A supermarket gives me courgette security. I can buy courgettes all year round, any day of the week. They’ll always be the same size, ripeness and quality. This comes at a cost of course. Supermarket courgettes are always priced at the out-of-season level, even when there is a glut in my allotment.
My allotment gives me courgette sovereignty. I can grow as few or as many as I like. I can grow whatever varieties I choose, provided I can give them the conditions they need. This comes at a cost of course. I have to spend time preparing the soil, weeding and watering to give them the conditions they need.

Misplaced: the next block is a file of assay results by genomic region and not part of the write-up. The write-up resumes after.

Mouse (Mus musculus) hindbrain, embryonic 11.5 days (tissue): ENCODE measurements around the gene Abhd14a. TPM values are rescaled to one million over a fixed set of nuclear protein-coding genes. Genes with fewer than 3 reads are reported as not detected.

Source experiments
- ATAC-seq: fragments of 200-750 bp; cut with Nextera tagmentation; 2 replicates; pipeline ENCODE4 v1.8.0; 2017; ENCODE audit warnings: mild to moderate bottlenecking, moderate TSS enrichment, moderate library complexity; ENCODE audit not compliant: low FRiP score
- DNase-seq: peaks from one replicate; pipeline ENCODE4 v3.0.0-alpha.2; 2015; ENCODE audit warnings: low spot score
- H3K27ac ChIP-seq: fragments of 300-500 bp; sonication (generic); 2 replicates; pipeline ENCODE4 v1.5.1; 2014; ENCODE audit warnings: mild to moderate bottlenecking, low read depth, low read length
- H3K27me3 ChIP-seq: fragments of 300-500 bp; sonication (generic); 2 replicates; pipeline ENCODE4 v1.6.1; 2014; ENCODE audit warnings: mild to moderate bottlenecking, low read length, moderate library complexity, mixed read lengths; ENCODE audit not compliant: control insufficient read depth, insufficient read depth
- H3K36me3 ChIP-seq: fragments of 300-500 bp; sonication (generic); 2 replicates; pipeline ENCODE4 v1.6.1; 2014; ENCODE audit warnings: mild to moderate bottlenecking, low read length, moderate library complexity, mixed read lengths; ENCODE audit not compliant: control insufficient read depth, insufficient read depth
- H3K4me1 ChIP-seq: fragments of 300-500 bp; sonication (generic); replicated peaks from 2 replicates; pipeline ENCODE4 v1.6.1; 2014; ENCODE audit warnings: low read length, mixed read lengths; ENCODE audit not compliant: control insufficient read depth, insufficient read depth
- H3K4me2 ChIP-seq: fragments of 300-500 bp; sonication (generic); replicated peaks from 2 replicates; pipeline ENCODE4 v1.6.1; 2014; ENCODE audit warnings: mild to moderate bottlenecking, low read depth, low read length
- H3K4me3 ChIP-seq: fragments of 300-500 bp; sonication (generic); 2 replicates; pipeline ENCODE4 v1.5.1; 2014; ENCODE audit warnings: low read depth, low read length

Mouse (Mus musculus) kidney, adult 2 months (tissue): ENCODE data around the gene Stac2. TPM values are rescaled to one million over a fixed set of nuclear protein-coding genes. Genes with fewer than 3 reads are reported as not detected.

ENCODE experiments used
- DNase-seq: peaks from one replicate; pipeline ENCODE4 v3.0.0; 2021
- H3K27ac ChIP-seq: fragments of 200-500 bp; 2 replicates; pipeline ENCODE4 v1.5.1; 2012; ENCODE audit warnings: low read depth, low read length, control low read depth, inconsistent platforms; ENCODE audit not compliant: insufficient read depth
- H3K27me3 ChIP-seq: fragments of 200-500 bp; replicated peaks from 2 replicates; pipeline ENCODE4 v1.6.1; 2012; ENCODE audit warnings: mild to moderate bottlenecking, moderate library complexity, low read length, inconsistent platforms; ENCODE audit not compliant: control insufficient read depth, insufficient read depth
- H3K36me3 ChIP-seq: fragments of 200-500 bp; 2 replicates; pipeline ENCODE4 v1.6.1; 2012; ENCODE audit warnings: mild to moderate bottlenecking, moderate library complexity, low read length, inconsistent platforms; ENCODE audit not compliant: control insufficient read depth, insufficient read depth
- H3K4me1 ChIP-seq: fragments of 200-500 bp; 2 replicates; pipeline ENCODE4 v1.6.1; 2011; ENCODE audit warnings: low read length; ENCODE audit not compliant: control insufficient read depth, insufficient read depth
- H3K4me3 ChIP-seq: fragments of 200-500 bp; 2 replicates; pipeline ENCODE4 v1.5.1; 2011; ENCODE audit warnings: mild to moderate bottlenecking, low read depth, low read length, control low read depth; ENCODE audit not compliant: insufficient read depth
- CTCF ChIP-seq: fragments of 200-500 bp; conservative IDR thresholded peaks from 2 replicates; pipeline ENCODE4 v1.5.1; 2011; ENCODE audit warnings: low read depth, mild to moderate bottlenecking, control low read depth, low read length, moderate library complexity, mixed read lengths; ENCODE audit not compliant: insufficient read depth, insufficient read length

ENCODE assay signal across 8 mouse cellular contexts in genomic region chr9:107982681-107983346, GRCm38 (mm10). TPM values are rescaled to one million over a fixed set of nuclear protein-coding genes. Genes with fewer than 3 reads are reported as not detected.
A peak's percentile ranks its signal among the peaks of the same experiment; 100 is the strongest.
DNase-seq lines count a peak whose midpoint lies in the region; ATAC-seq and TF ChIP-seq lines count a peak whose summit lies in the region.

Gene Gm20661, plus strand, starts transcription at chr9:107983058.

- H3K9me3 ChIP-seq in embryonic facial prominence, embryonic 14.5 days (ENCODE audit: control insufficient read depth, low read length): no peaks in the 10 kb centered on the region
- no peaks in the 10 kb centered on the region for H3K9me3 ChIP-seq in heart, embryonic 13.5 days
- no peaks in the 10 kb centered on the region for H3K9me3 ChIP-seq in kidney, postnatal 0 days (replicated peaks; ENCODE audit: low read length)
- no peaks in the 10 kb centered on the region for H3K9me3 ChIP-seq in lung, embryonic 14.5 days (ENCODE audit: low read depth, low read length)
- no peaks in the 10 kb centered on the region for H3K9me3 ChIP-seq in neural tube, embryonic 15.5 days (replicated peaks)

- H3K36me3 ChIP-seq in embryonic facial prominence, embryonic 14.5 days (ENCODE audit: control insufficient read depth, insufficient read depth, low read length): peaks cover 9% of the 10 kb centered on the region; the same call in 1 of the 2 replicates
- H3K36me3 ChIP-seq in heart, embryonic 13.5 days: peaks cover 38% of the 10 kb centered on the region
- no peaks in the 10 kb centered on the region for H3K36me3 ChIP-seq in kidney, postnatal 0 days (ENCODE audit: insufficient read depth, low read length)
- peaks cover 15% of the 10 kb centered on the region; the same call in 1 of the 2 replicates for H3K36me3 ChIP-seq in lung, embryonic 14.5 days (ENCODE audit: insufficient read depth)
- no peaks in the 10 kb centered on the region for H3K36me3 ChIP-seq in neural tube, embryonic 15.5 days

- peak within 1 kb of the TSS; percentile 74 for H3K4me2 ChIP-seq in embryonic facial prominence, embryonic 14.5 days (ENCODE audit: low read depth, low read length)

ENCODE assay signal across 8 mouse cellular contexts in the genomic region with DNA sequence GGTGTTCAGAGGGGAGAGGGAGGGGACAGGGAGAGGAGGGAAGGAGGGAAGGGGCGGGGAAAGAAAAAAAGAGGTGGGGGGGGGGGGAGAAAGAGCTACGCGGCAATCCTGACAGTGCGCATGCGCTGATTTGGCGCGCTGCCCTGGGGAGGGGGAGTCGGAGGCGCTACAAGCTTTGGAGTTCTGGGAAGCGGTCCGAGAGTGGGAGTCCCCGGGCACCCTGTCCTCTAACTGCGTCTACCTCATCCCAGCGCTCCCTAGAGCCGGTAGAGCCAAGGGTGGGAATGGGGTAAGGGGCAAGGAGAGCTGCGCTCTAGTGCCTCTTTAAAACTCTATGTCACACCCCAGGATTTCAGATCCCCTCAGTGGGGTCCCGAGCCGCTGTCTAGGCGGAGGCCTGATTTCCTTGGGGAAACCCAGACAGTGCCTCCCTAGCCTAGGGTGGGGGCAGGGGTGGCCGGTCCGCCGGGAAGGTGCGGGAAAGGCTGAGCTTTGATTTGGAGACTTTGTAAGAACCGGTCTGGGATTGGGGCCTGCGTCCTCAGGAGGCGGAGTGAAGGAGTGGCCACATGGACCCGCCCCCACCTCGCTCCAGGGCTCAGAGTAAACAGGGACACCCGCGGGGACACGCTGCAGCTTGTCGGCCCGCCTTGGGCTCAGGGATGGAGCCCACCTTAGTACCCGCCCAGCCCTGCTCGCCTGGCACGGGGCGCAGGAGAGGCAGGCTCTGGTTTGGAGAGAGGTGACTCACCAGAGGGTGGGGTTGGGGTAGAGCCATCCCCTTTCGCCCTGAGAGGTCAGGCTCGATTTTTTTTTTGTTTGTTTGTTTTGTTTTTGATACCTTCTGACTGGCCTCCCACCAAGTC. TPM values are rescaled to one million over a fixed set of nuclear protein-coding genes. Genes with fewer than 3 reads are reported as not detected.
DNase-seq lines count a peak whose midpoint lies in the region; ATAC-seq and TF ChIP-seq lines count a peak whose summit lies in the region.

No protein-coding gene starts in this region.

Which option you choose depends on how much you value their side-effects.
The supermarket option is convenient, freeing up time to do other things. On the other hand, those all-year-round courgettes are grown under plastic which ends up in the soil; in an arid part of Spain, which depletes the local water supply; and are picked by migrants, who live in virtual slavery.
The allotment option involves exercise, fresh air, and the satisfaction of doing it yourself. On the other hand, I have to pay rent, keep it looking neat, and after all my hard work, I may not get any courgettes.